If nothing else, Dolan hasn’t messed with the Rangers’ top hockey executives.

Stability, in addition to his willingness to spend to the cap’s ceiling, reflects well on Dolan the hockey owner.

Say what you will about Dolan’s meddling as Knicks’ owner. Call him out for issuing delayed statements regarding the racial slurs that targeted prospect K’Andre Miller during a team-sponsored Zoom meeting and after George Floyd’s murder by a Minneapolis police officer.

But don’t call him a meddlesome NHL owner. And don’t call him cheap, either.

We’re talking about a guy in Dolan who shelled out $51.5 million for Scott Gomez and another $35.25 mill for Chris Drury in the same summer, as well as $81.5 mill for Artemi Panarin last July and $45.5 mill to extend Chris Kreider last March.

Those are just two examples of Dolan’s willingness to pour as much cash and resources into his hockey team as he does his Knicks, his true love.

Think fans of the Montreal Canadiens would appreciate an owner like Dolan?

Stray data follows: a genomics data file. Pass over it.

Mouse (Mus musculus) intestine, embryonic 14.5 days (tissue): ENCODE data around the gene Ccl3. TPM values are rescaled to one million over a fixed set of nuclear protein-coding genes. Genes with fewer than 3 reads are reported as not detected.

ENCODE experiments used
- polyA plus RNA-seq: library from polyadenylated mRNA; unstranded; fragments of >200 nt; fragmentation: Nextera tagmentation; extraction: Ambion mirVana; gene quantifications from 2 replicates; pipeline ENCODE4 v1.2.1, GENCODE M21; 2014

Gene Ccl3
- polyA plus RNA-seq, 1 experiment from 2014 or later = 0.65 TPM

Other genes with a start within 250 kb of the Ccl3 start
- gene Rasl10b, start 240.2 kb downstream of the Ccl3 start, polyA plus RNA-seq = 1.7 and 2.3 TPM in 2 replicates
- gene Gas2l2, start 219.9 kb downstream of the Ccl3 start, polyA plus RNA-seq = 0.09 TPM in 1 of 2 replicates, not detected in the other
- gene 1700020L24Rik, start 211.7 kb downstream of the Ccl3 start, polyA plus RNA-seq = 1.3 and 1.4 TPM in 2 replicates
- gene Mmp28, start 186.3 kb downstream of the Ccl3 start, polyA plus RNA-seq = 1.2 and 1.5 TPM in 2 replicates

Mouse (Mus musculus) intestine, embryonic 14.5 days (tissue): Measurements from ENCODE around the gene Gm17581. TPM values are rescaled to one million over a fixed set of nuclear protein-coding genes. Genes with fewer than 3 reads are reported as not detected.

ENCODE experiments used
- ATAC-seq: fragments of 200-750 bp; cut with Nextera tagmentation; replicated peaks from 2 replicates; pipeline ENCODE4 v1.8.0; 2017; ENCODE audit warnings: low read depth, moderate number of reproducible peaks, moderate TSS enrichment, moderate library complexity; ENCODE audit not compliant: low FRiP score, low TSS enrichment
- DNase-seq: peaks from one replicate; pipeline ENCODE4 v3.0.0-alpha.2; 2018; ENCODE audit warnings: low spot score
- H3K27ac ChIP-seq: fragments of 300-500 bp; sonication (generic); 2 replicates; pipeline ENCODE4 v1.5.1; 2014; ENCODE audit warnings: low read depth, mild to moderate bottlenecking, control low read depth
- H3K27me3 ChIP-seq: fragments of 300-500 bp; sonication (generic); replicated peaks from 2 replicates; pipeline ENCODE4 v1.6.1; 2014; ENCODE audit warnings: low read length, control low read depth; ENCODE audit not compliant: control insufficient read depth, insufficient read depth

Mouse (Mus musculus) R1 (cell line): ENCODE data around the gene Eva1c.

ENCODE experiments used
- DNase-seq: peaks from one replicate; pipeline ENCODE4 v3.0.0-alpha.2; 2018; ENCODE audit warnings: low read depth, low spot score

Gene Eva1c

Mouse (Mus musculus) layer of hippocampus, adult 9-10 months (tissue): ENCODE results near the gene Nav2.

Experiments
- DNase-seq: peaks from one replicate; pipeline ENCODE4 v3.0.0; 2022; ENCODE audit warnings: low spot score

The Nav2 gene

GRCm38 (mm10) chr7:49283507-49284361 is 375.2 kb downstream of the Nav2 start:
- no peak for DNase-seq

The Canadiens couldn’t even reel in Sebastian Aho last summer as the Carolina Hurricanes’ matched Montreal’s offer sheet of five years, $42.27 million — an offer that in some circles north of the border was considered nothing more than “window dressing.”

Sure the Canadiens gave goalie Carey Price an eight-year, $84-million contract in July 2017. And yes, they did the Rangers a huge favor by taking on Gomez’s salary and giving them Ryan McDonagh to boot.

But what other impact free agents have they signed?

The team is owned by Geoff Molson, who is president of the CH Groupe that oversees the Canadiens and their AHL affiliate in Laval, among other entities. He’s also vice-chairman of the Molson Coors Company and a board member of Molson Coors Canada Inc.

One would think he’d be swimming in cash. But during a conference call with reporters on Wednesday Molson said the CH Groupe has not brought in money since the onset of the COVID-19 pandemic (as if his company was the only with cash-flow problems).

“We were rolling along at 100 miles an hour and suddenly everything was at zero,” Molson said.

We haven’t seen massive cuts to the Rangers’ hockey ops or heard complaints about revenue from James Dolan — one of the NHL’s better owners.